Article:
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Question for non-Christians...

Discussion in 'Religion' started by Greatshield17, May 3, 2021.

  1. Greatshield17

    Greatshield17 An Appeal to Heaven! V.I.P Member

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    Thanks, here’s the Mysteries of the Rosary as follows:

    The Joyful Mysteries:
    The Annunciation: Bible Gateway passage: Luke 1:26-38 - Douay-Rheims 1899 American Edition
    The Visitation: Bible Gateway passage: Luke 1:39-56 - Douay-Rheims 1899 American Edition
    The Nativity: Bible Gateway passage: Matthew 2:1-12 - Douay-Rheims 1899 American Edition
    The Presentation in the Temple: Bible Gateway passage: Luke 2:21-40 - Douay-Rheims 1899 American Edition
    The Finding of the Child Jesus in the Temple: Bible Gateway passage: Luke 2:41-52 - Douay-Rheims 1899 American Edition

    The Sorrowful Mysteries:
    The Agony in the Garden: Bible Gateway passage: Luke 22:39-46 - Douay-Rheims 1899 American Edition
    The Scourging at the Pillar: Bible Gateway passage: Luke 23:13-16 - Douay-Rheims 1899 American Edition
    The Crowning with Thorns: Bible Gateway passage: Matthew 27:26-31 - Douay-Rheims 1899 American Edition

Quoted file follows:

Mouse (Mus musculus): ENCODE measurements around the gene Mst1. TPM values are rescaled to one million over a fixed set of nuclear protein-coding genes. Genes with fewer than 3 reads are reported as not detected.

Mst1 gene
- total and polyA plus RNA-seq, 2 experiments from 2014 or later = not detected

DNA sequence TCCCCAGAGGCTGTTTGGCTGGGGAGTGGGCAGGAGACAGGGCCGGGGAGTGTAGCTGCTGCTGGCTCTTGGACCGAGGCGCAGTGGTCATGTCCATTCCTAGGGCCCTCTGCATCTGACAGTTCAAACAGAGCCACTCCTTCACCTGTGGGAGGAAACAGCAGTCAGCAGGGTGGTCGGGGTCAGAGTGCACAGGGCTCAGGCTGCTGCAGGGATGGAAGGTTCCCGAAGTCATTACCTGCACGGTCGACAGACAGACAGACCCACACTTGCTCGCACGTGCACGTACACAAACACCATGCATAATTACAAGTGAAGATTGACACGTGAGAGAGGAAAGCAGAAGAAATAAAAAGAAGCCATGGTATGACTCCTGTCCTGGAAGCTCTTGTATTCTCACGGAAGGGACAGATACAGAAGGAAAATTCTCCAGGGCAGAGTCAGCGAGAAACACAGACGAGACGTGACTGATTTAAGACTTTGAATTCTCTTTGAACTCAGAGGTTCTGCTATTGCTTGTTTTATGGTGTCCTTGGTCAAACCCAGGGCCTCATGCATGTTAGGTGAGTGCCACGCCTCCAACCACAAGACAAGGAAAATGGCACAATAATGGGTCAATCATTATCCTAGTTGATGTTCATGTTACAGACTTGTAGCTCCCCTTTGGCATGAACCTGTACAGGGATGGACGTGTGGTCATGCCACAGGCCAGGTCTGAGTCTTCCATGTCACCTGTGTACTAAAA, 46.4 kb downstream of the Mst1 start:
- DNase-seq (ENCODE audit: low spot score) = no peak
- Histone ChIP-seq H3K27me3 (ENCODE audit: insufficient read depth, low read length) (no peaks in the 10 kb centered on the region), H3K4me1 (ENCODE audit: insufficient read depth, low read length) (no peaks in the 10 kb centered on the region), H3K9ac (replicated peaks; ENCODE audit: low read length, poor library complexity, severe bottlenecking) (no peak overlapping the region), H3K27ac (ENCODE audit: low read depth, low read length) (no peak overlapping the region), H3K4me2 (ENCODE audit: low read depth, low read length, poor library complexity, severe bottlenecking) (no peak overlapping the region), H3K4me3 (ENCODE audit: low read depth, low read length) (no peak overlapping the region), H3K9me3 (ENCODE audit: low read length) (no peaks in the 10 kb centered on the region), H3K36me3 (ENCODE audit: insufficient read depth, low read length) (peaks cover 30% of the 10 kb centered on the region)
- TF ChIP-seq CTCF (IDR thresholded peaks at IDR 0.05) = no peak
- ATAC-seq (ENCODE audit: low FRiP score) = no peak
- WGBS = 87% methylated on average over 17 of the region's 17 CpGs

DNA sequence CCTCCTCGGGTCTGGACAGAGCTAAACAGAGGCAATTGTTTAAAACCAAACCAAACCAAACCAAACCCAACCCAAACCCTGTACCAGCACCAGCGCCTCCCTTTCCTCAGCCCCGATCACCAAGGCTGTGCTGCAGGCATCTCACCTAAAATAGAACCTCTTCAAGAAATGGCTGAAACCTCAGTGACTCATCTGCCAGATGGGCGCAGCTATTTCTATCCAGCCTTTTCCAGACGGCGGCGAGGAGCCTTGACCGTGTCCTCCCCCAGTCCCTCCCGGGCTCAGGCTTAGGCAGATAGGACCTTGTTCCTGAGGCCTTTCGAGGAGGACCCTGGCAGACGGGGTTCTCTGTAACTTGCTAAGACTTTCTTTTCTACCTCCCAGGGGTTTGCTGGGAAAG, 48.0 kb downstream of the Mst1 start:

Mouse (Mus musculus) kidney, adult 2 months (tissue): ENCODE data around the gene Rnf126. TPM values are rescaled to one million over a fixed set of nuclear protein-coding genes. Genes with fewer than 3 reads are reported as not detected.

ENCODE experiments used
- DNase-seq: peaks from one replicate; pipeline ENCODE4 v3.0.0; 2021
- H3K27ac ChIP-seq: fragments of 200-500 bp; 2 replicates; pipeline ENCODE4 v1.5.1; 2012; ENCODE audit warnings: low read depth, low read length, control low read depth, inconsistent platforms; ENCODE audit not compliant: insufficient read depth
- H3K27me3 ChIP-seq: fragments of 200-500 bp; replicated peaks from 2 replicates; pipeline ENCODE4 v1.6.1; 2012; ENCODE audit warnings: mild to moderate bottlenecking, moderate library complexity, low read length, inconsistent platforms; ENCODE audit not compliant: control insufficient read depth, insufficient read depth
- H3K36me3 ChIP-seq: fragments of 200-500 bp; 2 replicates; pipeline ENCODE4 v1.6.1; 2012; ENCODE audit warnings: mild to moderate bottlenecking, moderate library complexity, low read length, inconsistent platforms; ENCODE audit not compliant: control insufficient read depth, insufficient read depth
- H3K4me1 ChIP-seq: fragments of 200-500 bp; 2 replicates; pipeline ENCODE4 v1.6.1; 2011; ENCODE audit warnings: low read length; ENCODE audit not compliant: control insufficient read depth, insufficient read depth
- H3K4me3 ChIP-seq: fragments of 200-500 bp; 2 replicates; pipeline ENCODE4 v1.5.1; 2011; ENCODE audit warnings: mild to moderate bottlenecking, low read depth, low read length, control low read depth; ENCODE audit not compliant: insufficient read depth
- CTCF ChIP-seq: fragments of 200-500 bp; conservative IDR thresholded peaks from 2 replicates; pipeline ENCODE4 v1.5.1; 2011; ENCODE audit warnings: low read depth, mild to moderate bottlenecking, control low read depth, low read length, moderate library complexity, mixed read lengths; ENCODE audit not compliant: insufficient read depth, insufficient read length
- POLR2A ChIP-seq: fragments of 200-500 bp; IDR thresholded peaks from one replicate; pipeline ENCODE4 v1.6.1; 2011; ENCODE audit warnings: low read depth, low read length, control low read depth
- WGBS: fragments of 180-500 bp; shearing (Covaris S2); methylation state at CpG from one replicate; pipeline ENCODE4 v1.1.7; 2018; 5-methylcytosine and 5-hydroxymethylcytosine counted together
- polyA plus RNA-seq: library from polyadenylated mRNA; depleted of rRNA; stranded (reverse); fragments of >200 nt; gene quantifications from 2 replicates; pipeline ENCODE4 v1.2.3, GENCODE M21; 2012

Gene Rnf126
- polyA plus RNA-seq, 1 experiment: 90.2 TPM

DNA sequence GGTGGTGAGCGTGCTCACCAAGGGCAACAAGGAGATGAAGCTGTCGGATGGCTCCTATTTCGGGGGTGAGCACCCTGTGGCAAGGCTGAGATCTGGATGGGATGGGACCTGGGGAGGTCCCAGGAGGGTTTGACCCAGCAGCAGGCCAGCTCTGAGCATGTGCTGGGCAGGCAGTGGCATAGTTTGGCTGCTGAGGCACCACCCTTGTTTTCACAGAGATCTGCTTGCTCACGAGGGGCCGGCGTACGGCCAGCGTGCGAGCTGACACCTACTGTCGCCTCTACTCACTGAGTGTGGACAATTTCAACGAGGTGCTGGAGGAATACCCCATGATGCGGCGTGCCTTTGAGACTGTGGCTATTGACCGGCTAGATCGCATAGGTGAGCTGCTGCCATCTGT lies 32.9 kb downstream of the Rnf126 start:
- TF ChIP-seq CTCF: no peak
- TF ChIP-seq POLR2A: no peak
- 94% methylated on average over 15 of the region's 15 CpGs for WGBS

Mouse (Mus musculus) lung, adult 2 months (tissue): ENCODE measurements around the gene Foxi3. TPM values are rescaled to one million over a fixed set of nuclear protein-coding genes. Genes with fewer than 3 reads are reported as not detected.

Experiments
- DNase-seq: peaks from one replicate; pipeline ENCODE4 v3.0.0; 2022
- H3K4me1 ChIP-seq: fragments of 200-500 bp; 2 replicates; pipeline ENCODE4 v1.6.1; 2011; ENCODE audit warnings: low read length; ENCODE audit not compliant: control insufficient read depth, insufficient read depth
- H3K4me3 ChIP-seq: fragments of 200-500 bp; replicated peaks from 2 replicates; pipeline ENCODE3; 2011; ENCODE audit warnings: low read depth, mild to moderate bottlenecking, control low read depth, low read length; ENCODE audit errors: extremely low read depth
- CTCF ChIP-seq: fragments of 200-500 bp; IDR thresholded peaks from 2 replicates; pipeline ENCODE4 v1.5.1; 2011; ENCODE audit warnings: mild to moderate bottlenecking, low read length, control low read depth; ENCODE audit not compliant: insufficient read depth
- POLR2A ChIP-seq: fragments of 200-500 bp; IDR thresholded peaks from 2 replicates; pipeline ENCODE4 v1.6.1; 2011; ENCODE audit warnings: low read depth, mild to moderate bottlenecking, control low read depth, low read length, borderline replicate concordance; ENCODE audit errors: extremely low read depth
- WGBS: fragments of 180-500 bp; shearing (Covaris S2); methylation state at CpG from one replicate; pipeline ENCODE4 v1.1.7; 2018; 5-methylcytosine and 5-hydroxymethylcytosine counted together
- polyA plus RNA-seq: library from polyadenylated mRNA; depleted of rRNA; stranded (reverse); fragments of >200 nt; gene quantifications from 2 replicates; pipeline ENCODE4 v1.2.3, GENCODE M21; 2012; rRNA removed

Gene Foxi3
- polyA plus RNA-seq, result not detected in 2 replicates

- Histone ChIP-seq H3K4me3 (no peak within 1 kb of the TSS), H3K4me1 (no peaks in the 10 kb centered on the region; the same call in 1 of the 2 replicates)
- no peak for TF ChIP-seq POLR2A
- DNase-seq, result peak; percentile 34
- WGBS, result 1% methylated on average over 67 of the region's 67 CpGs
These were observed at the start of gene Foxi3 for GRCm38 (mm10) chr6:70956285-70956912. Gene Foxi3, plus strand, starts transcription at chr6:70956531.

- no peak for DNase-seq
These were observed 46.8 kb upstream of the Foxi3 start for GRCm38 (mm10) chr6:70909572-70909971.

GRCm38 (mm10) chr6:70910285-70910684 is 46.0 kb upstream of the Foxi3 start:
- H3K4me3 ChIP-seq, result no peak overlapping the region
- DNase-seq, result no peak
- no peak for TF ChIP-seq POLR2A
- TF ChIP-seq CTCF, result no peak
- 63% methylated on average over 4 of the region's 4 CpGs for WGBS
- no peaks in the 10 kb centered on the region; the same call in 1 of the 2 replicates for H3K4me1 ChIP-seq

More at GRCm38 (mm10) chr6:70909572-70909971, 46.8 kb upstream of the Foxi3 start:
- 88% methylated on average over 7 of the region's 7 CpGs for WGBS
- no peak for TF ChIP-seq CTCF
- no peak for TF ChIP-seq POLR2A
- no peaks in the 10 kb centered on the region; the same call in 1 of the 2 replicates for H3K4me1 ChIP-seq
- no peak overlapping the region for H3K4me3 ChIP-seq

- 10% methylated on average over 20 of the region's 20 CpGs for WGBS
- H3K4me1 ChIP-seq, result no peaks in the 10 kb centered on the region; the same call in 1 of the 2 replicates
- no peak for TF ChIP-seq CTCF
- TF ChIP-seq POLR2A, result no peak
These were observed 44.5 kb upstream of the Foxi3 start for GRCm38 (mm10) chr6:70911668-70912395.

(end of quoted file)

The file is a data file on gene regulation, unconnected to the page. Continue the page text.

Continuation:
Christ carries His Cross: Bible Gateway passage: Luke 23:25-32 - Douay-Rheims 1899 American Edition
    The Crucifixion and death of Christ: Bible Gateway passage: John 19:25-30 - Douay-Rheims 1899 American Edition

    The Glorious Mysteries:
    The Resurrection of the Lord: Bible Gateway passage: John 20:1-17 - Douay-Rheims 1899 American Edition
    The Ascension of the Lord:Bible Gateway passage: Acts 1:2-11 - Douay-Rheims 1899 American Edition
    The Descent of the Holy Ghost on Pentecost: Bible Gateway passage: Acts 2:1-12 - Douay-Rheims 1899 American Edition
    The Assumption of the Blessed Virgin Mary into Heaven: Bible Gateway passage: Revelation 12:1 - Douay-Rheims 1899 American Edition & Bible Gateway passage: Psalm 131:8 - Douay-Rheims 1899 American Edition
    The Coronation of Our Lady Queen of Heaven and earth: Bible Gateway passage: Revelation 12:1 - Douay-Rheims 1899 American Edition & Bible Gateway passage: 1 Kings 2:18-20 - Douay-Rheims 1899 American Edition & Bible Gateway passage: Esther 5:3 - Douay-Rheims 1899 American Edition